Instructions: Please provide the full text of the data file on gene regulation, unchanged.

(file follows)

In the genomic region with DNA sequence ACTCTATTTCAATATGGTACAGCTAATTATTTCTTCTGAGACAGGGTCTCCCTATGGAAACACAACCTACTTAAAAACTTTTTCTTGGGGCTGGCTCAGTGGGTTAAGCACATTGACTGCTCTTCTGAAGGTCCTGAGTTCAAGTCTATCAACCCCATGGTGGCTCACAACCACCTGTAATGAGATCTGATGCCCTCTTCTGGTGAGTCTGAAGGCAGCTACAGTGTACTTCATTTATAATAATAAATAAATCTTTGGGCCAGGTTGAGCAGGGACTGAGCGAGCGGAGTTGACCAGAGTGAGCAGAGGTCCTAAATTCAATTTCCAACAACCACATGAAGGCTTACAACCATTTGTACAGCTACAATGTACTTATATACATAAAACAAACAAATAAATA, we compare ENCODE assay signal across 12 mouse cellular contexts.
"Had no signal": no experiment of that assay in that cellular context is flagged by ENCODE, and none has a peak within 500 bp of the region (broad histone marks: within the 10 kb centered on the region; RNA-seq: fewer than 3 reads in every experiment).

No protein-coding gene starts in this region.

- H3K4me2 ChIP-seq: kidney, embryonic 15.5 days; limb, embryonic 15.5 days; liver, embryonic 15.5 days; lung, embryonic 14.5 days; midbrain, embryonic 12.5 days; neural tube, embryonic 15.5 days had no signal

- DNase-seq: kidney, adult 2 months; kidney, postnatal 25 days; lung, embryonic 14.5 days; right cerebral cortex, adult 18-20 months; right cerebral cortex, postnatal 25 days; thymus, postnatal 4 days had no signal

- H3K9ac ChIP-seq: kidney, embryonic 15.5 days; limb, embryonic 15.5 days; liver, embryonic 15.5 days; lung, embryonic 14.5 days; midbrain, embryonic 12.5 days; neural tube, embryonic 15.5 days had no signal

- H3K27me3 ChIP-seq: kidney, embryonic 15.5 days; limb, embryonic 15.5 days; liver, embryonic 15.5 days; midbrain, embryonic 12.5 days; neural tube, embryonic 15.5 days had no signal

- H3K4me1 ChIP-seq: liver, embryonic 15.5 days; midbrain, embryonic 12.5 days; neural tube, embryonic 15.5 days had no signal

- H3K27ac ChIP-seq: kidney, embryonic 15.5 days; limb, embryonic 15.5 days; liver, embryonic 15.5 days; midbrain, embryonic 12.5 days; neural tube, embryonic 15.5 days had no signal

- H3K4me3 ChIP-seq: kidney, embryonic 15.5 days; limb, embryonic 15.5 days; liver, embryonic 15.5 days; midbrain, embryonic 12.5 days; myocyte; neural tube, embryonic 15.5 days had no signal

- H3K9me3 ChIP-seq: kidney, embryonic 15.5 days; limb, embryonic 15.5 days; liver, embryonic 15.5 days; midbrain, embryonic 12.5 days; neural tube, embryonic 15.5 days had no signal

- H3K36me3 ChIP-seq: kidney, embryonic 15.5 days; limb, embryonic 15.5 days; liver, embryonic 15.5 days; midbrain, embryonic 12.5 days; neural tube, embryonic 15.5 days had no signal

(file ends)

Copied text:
In the genomic region with DNA sequence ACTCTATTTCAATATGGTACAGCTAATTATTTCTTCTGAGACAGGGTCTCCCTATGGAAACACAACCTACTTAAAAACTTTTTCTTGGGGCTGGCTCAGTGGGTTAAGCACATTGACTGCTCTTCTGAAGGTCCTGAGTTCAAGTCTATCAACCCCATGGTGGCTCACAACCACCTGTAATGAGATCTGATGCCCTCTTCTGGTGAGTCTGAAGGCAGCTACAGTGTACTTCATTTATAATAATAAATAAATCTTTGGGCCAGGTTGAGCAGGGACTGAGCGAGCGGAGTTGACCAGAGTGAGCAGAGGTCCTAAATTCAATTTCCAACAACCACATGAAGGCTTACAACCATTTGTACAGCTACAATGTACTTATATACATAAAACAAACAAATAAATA, we compare ENCODE assay signal across 12 mouse cellular contexts.
"Had no signal": no experiment of that assay in that cellular context is flagged by ENCODE, and none has a peak within 500 bp of the region (broad histone marks: within the 10 kb centered on the region; RNA-seq: fewer than 3 reads in every experiment).

No protein-coding gene starts in this region.

- H3K4me2 ChIP-seq: kidney, embryonic 15.5 days; limb, embryonic 15.5 days; liver, embryonic 15.5 days; lung, embryonic 14.5 days; midbrain, embryonic 12.5 days; neural tube, embryonic 15.5 days had no signal

- DNase-seq: kidney, adult 2 months; kidney, postnatal 25 days; lung, embryonic 14.5 days; right cerebral cortex, adult 18-20 months; right cerebral cortex, postnatal 25 days; thymus, postnatal 4 days had no signal

- H3K9ac ChIP-seq: kidney, embryonic 15.5 days; limb, embryonic 15.5 days; liver, embryonic 15.5 days; lung, embryonic 14.5 days; midbrain, embryonic 12.5 days; neural tube, embryonic 15.5 days had no signal

- H3K27me3 ChIP-seq: kidney, embryonic 15.5 days; limb, embryonic 15.5 days; liver, embryonic 15.5 days; midbrain, embryonic 12.5 days; neural tube, embryonic 15.5 days had no signal

- H3K4me1 ChIP-seq: liver, embryonic 15.5 days; midbrain, embryonic 12.5 days; neural tube, embryonic 15.5 days had no signal

- H3K27ac ChIP-seq: kidney, embryonic 15.5 days; limb, embryonic 15.5 days; liver, embryonic 15.5 days; midbrain, embryonic 12.5 days; neural tube, embryonic 15.5 days had no signal

- H3K4me3 ChIP-seq: kidney, embryonic 15.5 days; limb, embryonic 15.5 days; liver, embryonic 15.5 days; midbrain, embryonic 12.5 days; myocyte; neural tube, embryonic 15.5 days had no signal

- H3K9me3 ChIP-seq: kidney, embryonic 15.5 days; limb, embryonic 15.5 days; liver, embryonic 15.5 days; midbrain, embryonic 12.5 days; neural tube, embryonic 15.5 days had no signal

- H3K36me3 ChIP-seq: kidney, embryonic 15.5 days; limb, embryonic 15.5 days; liver, embryonic 15.5 days; midbrain, embryonic 12.5 days; neural tube, embryonic 15.5 days had no signal